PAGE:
You need to get letters from teaching attendings on every rotation from third year as well as a letter from the chairman of the department. To obtain these letters, you should give them a copy of your CV and personal statement. Most good department chairmen will ask you to come in for an interview to discuss your career plans at this time if not before. The residency director of the specialty at your school is a good person to make an appointment with as you consider programs. Often this person can give you valuable information as to which programs would be a good fit for your interests and abilities.

It is useless to apply to Harvard, Hopkins or Stanford residency programs if your USMLE Board Scores are marginal and your academic record is weak. You are not going to get an interview no matter how glowing your letters of recommendation are. You can do a visiting clerkship and have them take a look at you but your face an uphill battle.

When you pick a residency program, pick programs that are located in an area of the country where you would like to practice. Most physicians remain in the area that they do residency. It is very difficult to join a practice from outside unless someone is already there from your residency program. Also keep in mind, that few physicians remain un-employed. It is just easier to get a position where you are known and where you have made some key contacts during the last couple of years of your residency. A department chairman can help you with this when you are within two years of finishing your residency.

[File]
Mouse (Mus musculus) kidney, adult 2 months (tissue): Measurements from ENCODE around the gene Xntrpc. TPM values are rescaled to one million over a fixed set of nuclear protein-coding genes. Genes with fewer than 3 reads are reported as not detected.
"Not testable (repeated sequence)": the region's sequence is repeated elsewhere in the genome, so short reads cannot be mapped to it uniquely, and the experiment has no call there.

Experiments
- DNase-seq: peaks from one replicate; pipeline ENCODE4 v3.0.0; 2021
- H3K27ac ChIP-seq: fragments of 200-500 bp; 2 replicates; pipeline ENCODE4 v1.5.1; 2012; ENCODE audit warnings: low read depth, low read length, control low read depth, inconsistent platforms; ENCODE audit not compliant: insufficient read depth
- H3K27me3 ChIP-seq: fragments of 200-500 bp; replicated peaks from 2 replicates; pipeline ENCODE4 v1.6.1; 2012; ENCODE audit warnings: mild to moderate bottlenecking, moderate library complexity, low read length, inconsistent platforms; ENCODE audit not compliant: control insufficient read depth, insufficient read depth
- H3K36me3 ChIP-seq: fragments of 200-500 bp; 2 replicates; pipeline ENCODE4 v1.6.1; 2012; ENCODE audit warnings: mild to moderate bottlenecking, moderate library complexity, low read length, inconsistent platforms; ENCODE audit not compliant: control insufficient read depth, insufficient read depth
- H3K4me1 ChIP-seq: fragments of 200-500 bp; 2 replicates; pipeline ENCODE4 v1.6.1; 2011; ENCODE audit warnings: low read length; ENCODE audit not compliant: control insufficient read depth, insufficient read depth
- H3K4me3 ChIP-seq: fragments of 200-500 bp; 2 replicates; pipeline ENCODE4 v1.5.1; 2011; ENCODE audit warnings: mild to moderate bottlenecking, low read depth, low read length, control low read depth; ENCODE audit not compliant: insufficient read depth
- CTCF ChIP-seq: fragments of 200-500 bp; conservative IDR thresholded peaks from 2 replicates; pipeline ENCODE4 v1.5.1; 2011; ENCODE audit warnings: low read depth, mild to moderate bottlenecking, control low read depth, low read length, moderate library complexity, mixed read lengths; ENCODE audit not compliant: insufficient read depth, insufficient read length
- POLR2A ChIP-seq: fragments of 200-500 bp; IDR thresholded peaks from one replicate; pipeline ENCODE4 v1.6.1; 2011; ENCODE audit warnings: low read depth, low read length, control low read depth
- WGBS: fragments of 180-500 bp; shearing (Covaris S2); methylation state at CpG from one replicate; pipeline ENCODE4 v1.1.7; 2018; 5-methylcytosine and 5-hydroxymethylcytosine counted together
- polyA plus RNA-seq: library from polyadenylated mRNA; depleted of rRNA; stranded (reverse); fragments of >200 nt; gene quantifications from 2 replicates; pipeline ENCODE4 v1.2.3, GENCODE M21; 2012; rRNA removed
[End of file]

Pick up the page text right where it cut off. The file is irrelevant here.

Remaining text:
You are allowed to apply to more than one specialty especially if you have not made a solid decision. Once invited to an interview, you may always cancel if something else holds your interest more. Just don’t cancel later than one week in advance.

Remember that flying in and out of multiple cities is expensive and budget money for this process. If you are limited, ask the residency coordinator to put you in contact with residents who might put you up for the night. Some of the larger programs have deals with hotels nearby and will accomodate you. Some programs will pay all of your expenses especially if you are a very strong candidate.